Proposed Legislation Targets ACA Requirements for the Full-Time Employee
Since the passing of the Affordable Care Act, there has been much discussion about the definition of full-time vs. part-time as it pertains to hours an employee works and when an employee becomes designated as ‘full-time.’ The current interpretation of these ACA requirements has caused many problems for both employers and employees.
Issues exist because under the current ACA requirements, a company must provide health insurance to an employee who works 30 hours or more per week—which was the original definition of a “full-time workweek.”
This controversial ACA requirement may be on the chopping block, however, after the U.S. House of Representatives as recently as last week passed the Save American Workers Act of 2015, a law that would alter the definition of a full-time employee under the Affordable Care Act. The bill passed the House 252-172, and is expected to reach the Senate later this month.
The law, known as H.R. 30, will effectively increase the hours used to calculate ACA benefits from 30-hours per week per month to 40 hours. The change was needed, according to groups like the Society for Human Resource Management, because employers are experiencing challenges and unintended consequences as a result of the new ACA requirements.
“Specifically defining ‘full-time’ as an employee working 30 hours a week is inconsistent with standard employment practices and benefits coverage requirements in the U.S. and conflicts with other federal laws,” SHRM says.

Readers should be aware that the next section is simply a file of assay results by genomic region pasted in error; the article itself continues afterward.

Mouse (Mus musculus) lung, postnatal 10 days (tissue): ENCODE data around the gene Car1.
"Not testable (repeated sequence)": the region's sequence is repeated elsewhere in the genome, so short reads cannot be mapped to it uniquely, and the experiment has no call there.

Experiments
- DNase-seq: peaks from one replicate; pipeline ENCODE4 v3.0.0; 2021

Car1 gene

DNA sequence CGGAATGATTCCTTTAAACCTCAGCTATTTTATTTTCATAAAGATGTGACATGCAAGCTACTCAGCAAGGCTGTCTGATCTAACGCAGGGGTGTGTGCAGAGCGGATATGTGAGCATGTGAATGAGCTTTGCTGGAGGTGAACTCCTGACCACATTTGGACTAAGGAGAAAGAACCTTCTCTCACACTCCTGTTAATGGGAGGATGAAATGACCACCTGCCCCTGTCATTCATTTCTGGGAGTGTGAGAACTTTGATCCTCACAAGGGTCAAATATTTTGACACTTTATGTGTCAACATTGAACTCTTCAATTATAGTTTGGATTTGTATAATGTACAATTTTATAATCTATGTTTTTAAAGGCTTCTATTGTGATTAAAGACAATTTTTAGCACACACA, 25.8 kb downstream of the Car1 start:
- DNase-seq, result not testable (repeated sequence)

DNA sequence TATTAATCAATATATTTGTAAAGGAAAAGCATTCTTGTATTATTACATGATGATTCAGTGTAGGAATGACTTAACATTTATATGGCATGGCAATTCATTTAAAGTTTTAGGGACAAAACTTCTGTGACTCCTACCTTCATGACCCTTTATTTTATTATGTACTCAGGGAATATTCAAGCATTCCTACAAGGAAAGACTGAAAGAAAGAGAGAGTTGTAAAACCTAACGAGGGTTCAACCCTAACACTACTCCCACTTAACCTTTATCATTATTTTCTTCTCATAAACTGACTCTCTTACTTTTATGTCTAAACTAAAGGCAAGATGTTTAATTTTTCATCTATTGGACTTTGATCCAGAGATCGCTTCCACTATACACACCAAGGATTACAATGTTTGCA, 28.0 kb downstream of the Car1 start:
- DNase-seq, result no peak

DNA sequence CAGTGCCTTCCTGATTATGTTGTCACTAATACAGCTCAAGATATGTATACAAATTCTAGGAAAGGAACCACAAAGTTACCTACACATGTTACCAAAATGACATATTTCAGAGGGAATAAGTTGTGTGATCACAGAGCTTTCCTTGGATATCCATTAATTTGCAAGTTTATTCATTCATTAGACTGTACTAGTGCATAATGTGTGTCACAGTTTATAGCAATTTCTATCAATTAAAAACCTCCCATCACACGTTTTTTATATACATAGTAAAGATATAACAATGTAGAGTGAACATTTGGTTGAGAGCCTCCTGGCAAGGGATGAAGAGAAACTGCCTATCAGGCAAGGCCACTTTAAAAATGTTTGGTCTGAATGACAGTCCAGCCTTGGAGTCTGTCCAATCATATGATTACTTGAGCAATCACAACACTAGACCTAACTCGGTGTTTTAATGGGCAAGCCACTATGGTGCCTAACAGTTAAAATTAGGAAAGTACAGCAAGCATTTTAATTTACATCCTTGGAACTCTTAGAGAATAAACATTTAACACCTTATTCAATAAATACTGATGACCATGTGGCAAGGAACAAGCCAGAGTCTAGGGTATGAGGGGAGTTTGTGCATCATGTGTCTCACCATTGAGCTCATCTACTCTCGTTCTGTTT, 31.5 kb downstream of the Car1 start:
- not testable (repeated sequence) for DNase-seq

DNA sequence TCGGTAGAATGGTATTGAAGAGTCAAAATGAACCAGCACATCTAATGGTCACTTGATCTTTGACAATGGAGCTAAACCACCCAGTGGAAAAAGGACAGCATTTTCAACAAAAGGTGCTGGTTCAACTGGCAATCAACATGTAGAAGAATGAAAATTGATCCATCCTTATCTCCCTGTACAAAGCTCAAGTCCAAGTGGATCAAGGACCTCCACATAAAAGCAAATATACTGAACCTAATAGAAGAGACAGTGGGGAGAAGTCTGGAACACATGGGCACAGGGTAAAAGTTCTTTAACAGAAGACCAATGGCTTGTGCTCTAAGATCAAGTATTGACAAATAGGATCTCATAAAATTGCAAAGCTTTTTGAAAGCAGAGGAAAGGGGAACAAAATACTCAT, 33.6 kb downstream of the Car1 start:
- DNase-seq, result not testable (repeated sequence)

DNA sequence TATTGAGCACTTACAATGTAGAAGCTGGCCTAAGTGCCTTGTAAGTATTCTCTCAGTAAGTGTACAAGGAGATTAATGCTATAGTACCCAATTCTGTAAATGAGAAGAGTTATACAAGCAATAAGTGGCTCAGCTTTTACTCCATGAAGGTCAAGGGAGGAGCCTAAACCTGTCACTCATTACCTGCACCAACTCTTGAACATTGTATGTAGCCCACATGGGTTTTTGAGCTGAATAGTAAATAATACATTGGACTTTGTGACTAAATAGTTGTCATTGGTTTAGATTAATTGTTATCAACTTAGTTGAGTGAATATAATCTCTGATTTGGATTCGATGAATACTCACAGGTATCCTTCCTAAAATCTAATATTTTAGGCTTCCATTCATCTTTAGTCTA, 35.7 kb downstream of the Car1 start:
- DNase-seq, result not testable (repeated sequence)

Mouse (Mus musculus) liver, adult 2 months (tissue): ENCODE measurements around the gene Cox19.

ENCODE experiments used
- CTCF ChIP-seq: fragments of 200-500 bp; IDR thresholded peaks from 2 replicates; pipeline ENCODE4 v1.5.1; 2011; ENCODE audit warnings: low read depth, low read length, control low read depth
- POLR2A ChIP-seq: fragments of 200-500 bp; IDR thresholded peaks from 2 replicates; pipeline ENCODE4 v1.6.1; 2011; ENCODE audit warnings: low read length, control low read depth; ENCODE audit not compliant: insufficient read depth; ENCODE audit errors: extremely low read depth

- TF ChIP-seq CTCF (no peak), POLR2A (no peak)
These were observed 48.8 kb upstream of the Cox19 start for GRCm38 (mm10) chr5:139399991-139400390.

It is the opinion of many that changing the work week to 40 hours will help employment, increase opportunities for people working part-time, and help the economy and smaller employers who have been burdened by the reduced work week. Many believe the effort will in effect “gut” the employer mandate because employers would only be required to provide health benefits for workers who work 40 hours or more per week. This means employers would be able to give full-time workers 39 hours of work—which is nearly a full work week—and thereby avoid providing health insurance to the employee, which is an ACA requirement.
This legislation may not make it very far, however.
President Barack Obama has already threatened to veto the legislation and House Democrats have previously expressed disappointment with Republican-led effort to alter the full-time employment definition.
Stay tuned for more updates about this important piece of legislation and others involving ACA requirements and how they could shake small business health insurance and small business employee benefit solutions. While we wait for more to unfold, we also encourage you to contact us with any questions about how this could affect your employee benefits.
Also, be sure to stay up to date on all of the important dates your small business should know as 2015 kicks into high gear.